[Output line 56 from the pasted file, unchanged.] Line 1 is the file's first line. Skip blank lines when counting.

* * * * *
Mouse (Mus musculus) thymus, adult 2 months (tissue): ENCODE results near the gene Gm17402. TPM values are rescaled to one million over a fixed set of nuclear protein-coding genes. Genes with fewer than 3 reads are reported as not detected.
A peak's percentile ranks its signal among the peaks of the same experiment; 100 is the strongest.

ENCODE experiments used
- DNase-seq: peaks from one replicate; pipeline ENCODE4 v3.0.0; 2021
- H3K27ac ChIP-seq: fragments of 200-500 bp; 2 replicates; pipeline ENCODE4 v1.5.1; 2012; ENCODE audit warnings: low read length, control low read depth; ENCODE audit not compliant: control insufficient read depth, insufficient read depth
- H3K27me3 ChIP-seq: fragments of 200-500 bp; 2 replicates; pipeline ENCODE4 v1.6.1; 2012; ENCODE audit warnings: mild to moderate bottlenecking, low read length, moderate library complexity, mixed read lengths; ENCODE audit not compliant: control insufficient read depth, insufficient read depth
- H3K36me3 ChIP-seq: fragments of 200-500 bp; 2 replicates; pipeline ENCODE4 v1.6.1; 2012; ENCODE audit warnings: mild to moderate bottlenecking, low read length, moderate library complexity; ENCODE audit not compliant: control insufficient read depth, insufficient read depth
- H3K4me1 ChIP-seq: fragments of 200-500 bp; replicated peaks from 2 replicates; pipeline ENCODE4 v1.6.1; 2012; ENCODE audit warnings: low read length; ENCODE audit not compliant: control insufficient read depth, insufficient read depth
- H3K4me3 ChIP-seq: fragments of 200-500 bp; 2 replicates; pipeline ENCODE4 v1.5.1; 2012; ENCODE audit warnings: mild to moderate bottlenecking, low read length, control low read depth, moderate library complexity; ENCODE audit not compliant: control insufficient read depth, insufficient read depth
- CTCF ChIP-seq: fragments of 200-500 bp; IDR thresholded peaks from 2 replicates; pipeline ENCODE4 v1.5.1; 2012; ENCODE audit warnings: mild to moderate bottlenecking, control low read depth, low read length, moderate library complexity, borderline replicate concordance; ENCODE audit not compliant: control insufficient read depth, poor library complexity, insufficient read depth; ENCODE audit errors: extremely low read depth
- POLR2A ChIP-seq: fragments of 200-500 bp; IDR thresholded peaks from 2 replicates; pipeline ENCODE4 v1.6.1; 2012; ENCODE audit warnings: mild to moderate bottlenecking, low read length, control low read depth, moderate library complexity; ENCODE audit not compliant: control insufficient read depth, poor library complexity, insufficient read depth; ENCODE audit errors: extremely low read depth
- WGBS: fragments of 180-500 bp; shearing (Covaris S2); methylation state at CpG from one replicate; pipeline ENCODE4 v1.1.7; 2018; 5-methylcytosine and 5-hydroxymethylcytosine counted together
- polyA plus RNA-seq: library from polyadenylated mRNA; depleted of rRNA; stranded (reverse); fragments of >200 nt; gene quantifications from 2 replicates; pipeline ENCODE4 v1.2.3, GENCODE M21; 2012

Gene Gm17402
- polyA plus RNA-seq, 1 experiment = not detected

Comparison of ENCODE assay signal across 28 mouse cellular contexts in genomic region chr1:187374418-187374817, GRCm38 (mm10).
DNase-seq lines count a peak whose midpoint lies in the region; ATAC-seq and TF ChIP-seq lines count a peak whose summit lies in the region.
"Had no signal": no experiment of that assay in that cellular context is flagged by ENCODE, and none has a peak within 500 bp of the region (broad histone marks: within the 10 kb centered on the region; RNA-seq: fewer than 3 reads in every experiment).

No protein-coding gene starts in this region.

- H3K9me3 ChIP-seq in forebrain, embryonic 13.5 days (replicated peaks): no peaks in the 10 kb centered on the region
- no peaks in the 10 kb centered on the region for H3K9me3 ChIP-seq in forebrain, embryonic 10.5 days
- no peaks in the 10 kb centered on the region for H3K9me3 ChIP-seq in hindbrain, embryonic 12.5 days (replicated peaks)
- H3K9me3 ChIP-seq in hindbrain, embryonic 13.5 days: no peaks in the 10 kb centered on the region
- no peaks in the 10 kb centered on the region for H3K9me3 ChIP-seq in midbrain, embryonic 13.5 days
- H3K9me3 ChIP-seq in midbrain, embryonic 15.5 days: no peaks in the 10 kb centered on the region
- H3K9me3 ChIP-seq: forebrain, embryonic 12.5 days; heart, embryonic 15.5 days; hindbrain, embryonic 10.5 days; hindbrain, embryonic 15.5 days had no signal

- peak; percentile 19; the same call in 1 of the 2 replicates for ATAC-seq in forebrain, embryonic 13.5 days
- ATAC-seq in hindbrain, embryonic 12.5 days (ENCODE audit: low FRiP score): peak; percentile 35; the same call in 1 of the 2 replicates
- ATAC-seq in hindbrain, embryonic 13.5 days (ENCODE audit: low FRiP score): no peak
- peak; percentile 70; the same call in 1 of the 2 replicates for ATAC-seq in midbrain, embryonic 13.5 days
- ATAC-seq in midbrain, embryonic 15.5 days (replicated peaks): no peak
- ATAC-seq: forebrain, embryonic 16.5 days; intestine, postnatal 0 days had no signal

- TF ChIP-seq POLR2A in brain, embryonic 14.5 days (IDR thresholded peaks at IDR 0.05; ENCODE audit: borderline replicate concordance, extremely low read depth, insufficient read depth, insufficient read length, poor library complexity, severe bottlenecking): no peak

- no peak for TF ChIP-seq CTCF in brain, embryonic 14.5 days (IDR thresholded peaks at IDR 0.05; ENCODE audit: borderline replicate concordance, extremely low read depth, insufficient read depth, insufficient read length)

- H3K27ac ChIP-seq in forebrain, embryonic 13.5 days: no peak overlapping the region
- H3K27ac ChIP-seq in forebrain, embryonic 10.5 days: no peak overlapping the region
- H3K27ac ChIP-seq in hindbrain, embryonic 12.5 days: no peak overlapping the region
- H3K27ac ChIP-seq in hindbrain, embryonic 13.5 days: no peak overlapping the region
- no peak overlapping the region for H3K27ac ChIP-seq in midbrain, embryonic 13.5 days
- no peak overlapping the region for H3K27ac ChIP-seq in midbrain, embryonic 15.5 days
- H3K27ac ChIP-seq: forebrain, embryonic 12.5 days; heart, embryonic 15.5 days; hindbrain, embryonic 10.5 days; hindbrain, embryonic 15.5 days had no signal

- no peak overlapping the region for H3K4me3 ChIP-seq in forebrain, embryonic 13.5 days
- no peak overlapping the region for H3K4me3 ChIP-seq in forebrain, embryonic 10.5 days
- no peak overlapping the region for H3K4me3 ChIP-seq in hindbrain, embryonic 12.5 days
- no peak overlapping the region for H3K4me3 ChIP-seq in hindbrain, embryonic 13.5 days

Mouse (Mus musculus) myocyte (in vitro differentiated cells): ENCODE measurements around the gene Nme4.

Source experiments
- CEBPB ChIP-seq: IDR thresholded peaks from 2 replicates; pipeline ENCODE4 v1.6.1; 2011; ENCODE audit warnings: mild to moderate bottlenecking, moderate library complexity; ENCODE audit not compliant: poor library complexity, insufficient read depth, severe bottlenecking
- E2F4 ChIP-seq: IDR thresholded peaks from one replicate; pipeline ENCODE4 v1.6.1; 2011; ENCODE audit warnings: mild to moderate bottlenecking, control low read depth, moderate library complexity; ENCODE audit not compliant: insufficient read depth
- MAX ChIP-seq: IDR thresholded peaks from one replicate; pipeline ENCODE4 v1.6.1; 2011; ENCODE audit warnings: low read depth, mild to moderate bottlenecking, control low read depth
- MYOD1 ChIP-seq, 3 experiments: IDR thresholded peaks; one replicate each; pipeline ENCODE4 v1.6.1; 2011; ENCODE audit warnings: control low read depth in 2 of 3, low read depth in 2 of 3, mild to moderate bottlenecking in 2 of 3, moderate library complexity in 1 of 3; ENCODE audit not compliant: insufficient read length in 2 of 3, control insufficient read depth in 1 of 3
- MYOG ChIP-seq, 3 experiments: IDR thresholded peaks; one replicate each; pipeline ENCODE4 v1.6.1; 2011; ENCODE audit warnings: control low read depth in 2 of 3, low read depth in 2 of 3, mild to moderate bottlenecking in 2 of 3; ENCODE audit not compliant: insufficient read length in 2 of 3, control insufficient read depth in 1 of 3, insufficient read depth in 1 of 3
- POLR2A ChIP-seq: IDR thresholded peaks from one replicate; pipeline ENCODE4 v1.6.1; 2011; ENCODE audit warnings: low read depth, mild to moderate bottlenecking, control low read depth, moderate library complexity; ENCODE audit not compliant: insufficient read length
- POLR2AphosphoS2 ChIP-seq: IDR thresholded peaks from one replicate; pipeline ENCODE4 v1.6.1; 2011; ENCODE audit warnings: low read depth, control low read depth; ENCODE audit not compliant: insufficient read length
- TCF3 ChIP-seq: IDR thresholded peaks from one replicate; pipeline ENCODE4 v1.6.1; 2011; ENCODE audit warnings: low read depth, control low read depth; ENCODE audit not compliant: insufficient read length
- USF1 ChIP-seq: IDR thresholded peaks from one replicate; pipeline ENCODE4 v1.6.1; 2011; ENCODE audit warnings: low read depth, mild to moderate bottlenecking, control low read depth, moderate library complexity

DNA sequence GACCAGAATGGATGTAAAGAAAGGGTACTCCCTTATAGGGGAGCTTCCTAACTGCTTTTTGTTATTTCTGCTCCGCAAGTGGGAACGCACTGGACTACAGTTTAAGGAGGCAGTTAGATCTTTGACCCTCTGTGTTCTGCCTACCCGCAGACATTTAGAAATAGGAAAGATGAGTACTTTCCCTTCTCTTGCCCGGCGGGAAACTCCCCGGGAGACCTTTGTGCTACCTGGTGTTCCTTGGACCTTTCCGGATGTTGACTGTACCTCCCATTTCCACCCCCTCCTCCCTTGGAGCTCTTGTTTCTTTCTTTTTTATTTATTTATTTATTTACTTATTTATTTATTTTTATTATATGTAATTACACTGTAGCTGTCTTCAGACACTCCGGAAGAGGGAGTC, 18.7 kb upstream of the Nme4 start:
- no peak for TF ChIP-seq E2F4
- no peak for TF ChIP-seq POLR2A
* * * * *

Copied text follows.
- USF1 ChIP-seq: IDR thresholded peaks from one replicate; pipeline ENCODE4 v1.6.1; 2011; ENCODE audit warnings: low read depth, mild to moderate bottlenecking, control low read depth, moderate library complexity